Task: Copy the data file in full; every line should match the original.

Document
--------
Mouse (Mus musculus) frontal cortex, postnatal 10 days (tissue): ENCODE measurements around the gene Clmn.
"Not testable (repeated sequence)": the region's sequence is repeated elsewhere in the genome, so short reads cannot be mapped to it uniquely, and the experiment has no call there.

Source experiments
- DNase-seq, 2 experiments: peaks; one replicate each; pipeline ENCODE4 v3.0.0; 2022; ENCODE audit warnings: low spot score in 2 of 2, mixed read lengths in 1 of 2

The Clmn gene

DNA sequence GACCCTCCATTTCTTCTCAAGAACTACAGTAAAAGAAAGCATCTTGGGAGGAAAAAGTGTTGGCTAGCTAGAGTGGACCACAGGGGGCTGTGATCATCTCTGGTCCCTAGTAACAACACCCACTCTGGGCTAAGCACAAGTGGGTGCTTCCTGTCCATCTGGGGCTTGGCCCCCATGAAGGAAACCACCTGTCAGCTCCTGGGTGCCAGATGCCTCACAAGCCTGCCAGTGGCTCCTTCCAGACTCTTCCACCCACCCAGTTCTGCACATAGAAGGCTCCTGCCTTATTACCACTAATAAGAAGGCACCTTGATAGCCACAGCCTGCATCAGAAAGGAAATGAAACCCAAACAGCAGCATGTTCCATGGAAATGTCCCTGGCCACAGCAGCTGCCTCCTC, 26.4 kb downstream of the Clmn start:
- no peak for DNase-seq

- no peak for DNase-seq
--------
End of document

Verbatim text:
Mouse (Mus musculus) frontal cortex, postnatal 10 days (tissue): ENCODE measurements around the gene Clmn.
"Not testable (repeated sequence)": the region's sequence is repeated elsewhere in the genome, so short reads cannot be mapped to it uniquely, and the experiment has no call there.

Source experiments
- DNase-seq, 2 experiments: peaks; one replicate each; pipeline ENCODE4 v3.0.0; 2022; ENCODE audit warnings: low spot score in 2 of 2, mixed read lengths in 1 of 2

The Clmn gene

DNA sequence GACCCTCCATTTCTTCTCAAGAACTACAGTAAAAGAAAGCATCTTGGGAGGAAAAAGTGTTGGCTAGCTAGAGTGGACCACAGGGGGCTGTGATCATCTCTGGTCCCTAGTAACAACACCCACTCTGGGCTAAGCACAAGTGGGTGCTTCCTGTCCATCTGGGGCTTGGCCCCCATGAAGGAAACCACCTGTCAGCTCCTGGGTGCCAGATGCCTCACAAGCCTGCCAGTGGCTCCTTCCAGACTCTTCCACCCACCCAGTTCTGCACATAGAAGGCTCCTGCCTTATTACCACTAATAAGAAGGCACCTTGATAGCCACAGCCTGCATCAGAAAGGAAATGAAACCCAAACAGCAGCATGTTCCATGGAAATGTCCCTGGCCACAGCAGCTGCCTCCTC, 26.4 kb downstream of the Clmn start:
- no peak for DNase-seq

- no peak for DNase-seq